Legal Update Memo No. 19-2019 – Special Education Update (K-12)

Download pdf: 19-2019 – Special Education Update (KS)

Welcome to the 2019-2020 school year. As part of School & College Legal Services’ commitment to providing ongoing timely resources to our clients, this legal update provides a summary of three special education cases that came out last year.


Unilateral Parent Placement:

The Case: The first case[1] addressed a parent unilaterally placing a student in a private residential placement, primarily due to concerns in the home setting, which resulted in a challenge over fiscal and programmatic responsibility. There, the Court found that the school district had no obligation to monitor the student’s progress while in the parental private placement, and could not be required to hold interim Individual Education Plan (“IEP”) meetings to suggest modifications to programs over which the school had no control.[2]

Agency Placement:

The Case: The second case[3] addressed the fiscal responsibility for a student that was placed in a residential treatment center (“RTC”). The parents received financial assistance from the Los Angeles County Department of Children and Family Services (“DCFS”) for the cost of the program as the student had been adopted; however, assistance was contingent on the program meeting stringent criteria established by DCFS. At the student’s IEP meeting the home district recommended residential placement at the parent-requested RTC, based upon parent’s representation that they had secured funding from DCFS. The Court held: (1) because the IEP team recommended a residential placement for an educational purpose, the RTC placement was made by the school district where the student’s parents resided; (2) it was irrelevant that the parents had identified the RTC prior to the IEP meeting and that they had secured funding for the RTC prior to the IEP meeting; likewise, testimony from the IEP team that it would not have recommended the RTC without the DCFS funding was irrelevant; and (3) DCFS is not a “public agency” able to make placements at an RTC pursuant to Education Code § 56155.5,[4] as it does not provide special education services.

Attorneys’ Fees:

The Case: Most recently, a court considered a student’s application for attorneys’ fees following a due process hearing.[5] In that case, the student partially prevailed on five issues, and the District partially prevailed on five issues, and fully prevailed on three issues. As remedies, the Student was awarded tuition of their unilateral placement, at a cost of $42,990, and there was no appeal of the ALJ’s decision. The Student filed suit for $218,745 in legal fees related to the due process hearing, and $167,360 in legal fees related to the fees motion. The Court found that the appropriate rate for attorneys in the Los Angeles region, with similar skills as the Student’s attorneys, is between $600 and $650 per hour. The Court also found that it was not inappropriate for the Student to have two experienced litigators attend the due process hearing, despite that the second attorney did not call or examine any witnesses.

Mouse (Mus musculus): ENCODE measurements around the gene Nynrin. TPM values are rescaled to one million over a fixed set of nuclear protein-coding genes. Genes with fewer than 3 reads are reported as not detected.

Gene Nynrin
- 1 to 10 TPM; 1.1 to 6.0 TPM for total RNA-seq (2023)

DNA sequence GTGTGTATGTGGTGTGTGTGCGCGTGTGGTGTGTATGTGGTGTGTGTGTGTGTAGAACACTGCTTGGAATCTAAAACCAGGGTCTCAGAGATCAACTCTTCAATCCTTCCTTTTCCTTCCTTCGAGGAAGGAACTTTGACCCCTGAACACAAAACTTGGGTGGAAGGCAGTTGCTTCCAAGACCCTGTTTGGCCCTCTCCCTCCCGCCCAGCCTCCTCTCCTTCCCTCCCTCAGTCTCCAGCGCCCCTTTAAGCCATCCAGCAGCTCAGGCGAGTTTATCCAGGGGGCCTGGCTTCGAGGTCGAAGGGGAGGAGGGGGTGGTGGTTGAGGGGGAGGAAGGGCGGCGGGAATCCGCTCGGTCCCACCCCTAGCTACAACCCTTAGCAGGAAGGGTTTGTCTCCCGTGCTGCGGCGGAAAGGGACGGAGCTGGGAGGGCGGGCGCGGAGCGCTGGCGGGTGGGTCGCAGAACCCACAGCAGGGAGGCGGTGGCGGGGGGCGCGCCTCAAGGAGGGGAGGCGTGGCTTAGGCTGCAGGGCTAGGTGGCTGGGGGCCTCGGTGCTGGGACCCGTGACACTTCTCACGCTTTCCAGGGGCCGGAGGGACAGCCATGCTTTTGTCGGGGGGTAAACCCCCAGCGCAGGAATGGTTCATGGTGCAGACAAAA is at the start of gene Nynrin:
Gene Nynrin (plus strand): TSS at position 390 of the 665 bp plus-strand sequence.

These cases remind clients of the ongoing and rising costs of special education litigation. As always, our office is available to assist with preventive solutions to assist in avoiding litigation, including training, IEP audits, attendance and participation at IEP meetings, and other targeted interventions.

Please contact our office with questions regarding this Legal Update or any other matter.

Legal Update written by Kaitlyn Schwendeman, Schools Legal Counsel.

The information in this Legal Update is provided as a summary of law and is not intended as legal advice.  Application of the law may vary depending on the particular facts and circumstances at issue.  We, therefore, recommend that you consult legal counsel to advise you on how the law applies to your specific situation.

© 2019 School and College Legal Services of California

All rights reserved.  However, SCLS grants permission to any current SCLS client to use, reproduce, and distribute this Legal Update in its entirety for the client’s own non-commercial purposes.

[1] N.G. v. Placentia-Yorba Linda Unified School District, Case No. SACV 17-02121 AG, 2018 WL 6137196 (C.D. Cal., October 5, 2018). The ultimate decision and finding in this case is non-precedential, meaning no other court, including the court that issued the decision, is required to follow this ruling. Nevertheless, the decision is helpful in ascertaining the potential direction of other courts and ALJs, as it will be looked to as persuasive authority.

[2] The Court also held that the ALJ’s reimbursement finding was appropriate. The ALJ established that the school district had made an insufficient offer of FAPE for a period of approximately two months, where the offered program did not have space for the student; once the school district found a program with space, it revised the offer. Reimbursement was limited to those two months where the offer of FAPE was for the program without space.

[3] B.H. v. Manhattan Beach Unified Sch. Dist., Case No. B281864, — Cal Rptr.3d –, 2019 WL 2171129 (2nd Appellate District Cal., May 20, 2019). Decision may be accessed online:

[4] Education Code §§ 56155-56166.5 apportions fiscal and programmatic responsibility for students placed at a residential treatment center.

[5] Gordon v. Los Angeles Unified Sch. Dist., Case No. 2:18-CV-00919-CAS-JCx, 2019 WL 2511936 (C.D. Cal., Slip Copy, June 17, 2019)